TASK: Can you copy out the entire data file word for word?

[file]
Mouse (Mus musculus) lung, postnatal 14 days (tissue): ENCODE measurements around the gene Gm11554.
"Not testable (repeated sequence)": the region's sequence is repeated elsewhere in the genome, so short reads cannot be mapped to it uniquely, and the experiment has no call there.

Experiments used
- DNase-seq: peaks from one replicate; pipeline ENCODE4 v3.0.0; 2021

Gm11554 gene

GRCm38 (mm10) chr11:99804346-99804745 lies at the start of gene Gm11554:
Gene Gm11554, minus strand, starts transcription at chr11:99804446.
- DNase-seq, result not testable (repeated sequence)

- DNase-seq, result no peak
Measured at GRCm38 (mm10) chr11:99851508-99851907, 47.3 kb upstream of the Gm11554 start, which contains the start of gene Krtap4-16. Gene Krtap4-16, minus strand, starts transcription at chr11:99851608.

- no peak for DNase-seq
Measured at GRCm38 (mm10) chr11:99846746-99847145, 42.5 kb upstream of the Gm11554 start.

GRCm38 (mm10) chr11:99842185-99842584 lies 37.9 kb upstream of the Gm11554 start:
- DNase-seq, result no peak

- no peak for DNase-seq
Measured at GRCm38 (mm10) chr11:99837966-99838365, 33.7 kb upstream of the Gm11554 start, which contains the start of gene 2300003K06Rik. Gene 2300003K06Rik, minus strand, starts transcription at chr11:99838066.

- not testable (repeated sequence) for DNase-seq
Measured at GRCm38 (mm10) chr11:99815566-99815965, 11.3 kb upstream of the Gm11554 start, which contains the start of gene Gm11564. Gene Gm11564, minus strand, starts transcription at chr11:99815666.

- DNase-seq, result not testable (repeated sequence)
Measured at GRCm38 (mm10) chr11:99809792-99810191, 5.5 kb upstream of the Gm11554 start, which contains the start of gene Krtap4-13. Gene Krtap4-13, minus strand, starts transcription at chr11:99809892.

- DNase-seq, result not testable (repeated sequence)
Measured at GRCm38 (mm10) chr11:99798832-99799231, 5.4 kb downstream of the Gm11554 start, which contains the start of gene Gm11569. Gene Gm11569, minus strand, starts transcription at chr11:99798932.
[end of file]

Mouse (Mus musculus) lung, postnatal 14 days (tissue): ENCODE measurements around the gene Gm11554.
"Not testable (repeated sequence)": the region's sequence is repeated elsewhere in the genome, so short reads cannot be mapped to it uniquely, and the experiment has no call there.

Experiments used
- DNase-seq: peaks from one replicate; pipeline ENCODE4 v3.0.0; 2021

Gm11554 gene

GRCm38 (mm10) chr11:99804346-99804745 lies at the start of gene Gm11554:
Gene Gm11554, minus strand, starts transcription at chr11:99804446.
- DNase-seq, result not testable (repeated sequence)

- DNase-seq, result no peak
Measured at GRCm38 (mm10) chr11:99851508-99851907, 47.3 kb upstream of the Gm11554 start, which contains the start of gene Krtap4-16. Gene Krtap4-16, minus strand, starts transcription at chr11:99851608.

- no peak for DNase-seq
Measured at GRCm38 (mm10) chr11:99846746-99847145, 42.5 kb upstream of the Gm11554 start.

GRCm38 (mm10) chr11:99842185-99842584 lies 37.9 kb upstream of the Gm11554 start:
- DNase-seq, result no peak

- no peak for DNase-seq
Measured at GRCm38 (mm10) chr11:99837966-99838365, 33.7 kb upstream of the Gm11554 start, which contains the start of gene 2300003K06Rik. Gene 2300003K06Rik, minus strand, starts transcription at chr11:99838066.

- not testable (repeated sequence) for DNase-seq
Measured at GRCm38 (mm10) chr11:99815566-99815965, 11.3 kb upstream of the Gm11554 start, which contains the start of gene Gm11564. Gene Gm11564, minus strand, starts transcription at chr11:99815666.

- DNase-seq, result not testable (repeated sequence)
Measured at GRCm38 (mm10) chr11:99809792-99810191, 5.5 kb upstream of the Gm11554 start, which contains the start of gene Krtap4-13. Gene Krtap4-13, minus strand, starts transcription at chr11:99809892.

- DNase-seq, result not testable (repeated sequence)
Measured at GRCm38 (mm10) chr11:99798832-99799231, 5.4 kb downstream of the Gm11554 start, which contains the start of gene Gm11569. Gene Gm11569, minus strand, starts transcription at chr11:99798932.